Hitmen is a good idea in a package too slight to make much use of it, and while Mel and Sue are charming as ever, the show never becomes much beyond a new setting for their patter.
To say that Mel Giedroyc and Sue Perkins are playing against type in the new Peacock sitcom Hitmen is an understatement – but not as much of one as you might think. Yes, the presenters of The Great British Bake Off are here playing Fran (Sue) and Jamie (Mel), two contract killers working for a crime boss who kidnap, kill, and dispose of various targets. But they’re still, basically, Mel and Sue, women who spend most of their time bickering and nattering. This isn’t Bad Boys by way of Atomic Blonde; it’s more Killing Eve by way of… well, Mel and Sue.
It’s a funny idea, taking an elaborate, exclusive vocation – in this case professional murder – and deliberately giving it the feel of a mundane nine-to-five. That’s where most of the jokes live, as Fran and Jamie’s relationship and personal problems spill into their jobs and leave a maligned guest star listening in on rants about their various love interests and professional rivals. This format is, for the most part, repeated in each of the six slight episodes comprising this debut season, which is gracing Peacock after a run on Sky in the UK, although there are some serialized elements, including an intense American rival, Liz (Tonya Cornelisse), and her partner Charles (Asim Chaudhry), who show up now and again.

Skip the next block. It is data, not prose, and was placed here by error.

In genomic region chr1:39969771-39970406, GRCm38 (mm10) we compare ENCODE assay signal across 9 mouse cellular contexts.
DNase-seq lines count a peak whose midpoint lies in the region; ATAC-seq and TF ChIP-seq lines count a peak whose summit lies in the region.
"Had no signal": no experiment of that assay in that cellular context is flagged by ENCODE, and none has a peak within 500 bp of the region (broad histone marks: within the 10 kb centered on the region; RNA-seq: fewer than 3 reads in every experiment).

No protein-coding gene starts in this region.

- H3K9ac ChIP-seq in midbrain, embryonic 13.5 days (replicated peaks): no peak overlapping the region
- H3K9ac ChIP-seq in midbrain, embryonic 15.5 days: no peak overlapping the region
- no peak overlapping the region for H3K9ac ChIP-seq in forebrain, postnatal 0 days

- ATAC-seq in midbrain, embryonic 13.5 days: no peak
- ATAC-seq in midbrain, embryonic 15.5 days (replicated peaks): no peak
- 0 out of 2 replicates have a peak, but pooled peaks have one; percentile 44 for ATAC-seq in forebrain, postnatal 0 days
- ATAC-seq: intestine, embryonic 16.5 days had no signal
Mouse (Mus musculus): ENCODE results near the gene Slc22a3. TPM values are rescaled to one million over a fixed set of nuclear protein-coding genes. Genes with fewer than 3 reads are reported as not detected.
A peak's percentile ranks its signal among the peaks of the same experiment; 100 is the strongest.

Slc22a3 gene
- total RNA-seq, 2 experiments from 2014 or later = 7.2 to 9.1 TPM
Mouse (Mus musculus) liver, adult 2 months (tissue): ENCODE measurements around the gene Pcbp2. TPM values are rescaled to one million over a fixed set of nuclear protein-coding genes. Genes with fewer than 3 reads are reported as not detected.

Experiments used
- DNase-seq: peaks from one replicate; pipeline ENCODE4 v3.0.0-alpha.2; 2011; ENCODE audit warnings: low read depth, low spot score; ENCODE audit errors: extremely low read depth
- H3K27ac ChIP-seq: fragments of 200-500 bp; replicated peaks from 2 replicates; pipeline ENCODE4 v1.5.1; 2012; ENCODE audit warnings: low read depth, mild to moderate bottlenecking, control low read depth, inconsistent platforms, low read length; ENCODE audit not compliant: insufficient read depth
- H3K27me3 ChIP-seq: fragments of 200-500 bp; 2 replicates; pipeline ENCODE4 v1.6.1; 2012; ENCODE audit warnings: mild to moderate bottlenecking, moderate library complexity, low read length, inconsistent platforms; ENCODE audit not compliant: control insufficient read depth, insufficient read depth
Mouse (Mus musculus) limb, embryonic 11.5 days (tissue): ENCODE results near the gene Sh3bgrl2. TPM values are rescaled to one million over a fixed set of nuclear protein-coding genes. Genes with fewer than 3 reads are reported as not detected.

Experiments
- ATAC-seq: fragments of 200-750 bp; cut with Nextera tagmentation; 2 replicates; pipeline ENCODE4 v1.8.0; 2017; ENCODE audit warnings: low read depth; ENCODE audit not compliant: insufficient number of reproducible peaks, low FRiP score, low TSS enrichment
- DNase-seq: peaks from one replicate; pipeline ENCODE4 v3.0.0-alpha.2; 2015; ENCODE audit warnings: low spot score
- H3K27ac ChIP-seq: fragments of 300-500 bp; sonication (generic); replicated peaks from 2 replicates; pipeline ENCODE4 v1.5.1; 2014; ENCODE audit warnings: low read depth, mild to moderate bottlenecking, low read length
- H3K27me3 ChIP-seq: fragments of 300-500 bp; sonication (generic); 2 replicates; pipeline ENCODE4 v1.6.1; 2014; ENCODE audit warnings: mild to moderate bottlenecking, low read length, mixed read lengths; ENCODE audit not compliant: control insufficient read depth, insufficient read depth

The repetitive structure and small-scale feel are reminiscent of a sketch in a variety show; so few episodes is a gift and a curse, ensuring Hitmen doesn’t overstay its welcome but also that it never really manages to dig into the archetypes and clichés it’s a pastiche of. Because of this it feels imitative rather than subversive, delighting in repackaging the standard genre beats but never – or at least very rarely – managing to do anything interesting with them. All the best stuff has nothing at all to do with the assassin business whatsoever; it’s Mel and Sue being Mel and Sue in a slightly unusual context, and with a funny third-wheel listening in.
You can’t help but wish there was more of Hitmen, but then again you can’t help but wonder if it would have just ended up as more of the same. This is an idea good enough to sustain a couple of hours across six short episodes, but it’s also an idea that leans on the innate appeal of its stars and their knowing patter rather than a proper unpacking of a done-to-death genre that could have stood to be experienced from a graceless middle-aged perspective.
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